Fly Fishing Rock Creek

Fly fishing Rock Creek in Montana is an angler’s dream! Flowing through the Sapphire Mountains for fifty miles to the confluence with the Clark Fork, Rock Creek is wade-able the entire river. On Rock Creek, anglers fish for Cutthroats, Rainbow Trout, Brown Trout and Mountain Whitefish. Overall, there is good access to the creek along Rock Creek Road for wading. In early spring and through spring’s high water, fishing the creek from a raft is best. The salmonfly hatch occurs during high water and casting a large salmonfly dry pattern against the banks can be very productive. Boating on the Creek is not allowed after June 30th, so its wading thereafter.

From the North, Exit 126 on I-90 starts the mile markers along the road.


Valley of the Moon

Valley of the Moon is the first of the fishing accesses near the 2 mile marker on Rock Creek Road. There is ample parking with foot paths up and down the river along with a nature path with benches. The scenery is spectacular of the valley and jagged rock faces of the mountains.


Tamarack access, just south of the Elk Horn Ranch, offers access to the river and serves as a primitive boat take out.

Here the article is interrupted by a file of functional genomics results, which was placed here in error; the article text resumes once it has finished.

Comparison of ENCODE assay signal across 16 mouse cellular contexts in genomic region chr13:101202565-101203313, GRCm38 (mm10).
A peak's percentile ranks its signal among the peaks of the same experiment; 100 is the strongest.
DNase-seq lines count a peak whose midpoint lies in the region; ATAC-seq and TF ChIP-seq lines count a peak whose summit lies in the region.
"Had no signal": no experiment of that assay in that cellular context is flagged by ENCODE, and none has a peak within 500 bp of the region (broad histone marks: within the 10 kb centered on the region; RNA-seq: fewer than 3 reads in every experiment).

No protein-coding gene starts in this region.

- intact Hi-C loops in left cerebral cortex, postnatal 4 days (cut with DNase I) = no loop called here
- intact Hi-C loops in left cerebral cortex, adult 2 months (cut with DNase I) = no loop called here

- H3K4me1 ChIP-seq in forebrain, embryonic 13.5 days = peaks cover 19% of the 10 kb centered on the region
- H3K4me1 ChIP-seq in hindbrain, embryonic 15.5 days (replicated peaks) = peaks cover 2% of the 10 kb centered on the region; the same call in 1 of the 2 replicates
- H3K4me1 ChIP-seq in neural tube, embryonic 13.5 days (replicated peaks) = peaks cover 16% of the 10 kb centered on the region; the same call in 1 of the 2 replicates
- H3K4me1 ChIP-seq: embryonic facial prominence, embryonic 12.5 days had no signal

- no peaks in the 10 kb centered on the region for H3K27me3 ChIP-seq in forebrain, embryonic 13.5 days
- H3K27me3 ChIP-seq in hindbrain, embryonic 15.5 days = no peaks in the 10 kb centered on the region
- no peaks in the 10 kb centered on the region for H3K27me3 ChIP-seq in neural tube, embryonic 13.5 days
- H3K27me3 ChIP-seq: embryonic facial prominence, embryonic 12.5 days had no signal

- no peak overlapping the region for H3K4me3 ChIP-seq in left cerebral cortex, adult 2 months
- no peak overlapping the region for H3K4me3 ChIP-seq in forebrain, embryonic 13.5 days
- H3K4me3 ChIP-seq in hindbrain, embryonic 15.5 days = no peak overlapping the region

Solomon Fishing Access is located near the six mile mark on Rock Creek Road. There is a parking area and a foot path to the creek. All of the fishing accesses offer excellent fly fishing opportunities.

Sawmill Creek

The Sawmill Creek fishing access offer good fly fishing opportunities, especially for those who like to venture up or down the river. To the south of the access, Brewster Creek and Sawmill Creek enter the river. To the north, the river braids and fly fishing from the islands can be excellent.


Pull into the Norton Campground past the 10 mile marker on Rock Creek Road and you’ll find a fishing access at the back of the campground. Pick up the trail to access the river. Head north to an awesome run or head south where the creek braids. Its all good!

Bull Trout in Rock Creek

Bull Trout live in these waters. Protected, Bull Trout must be returned unharmed to the river if caught.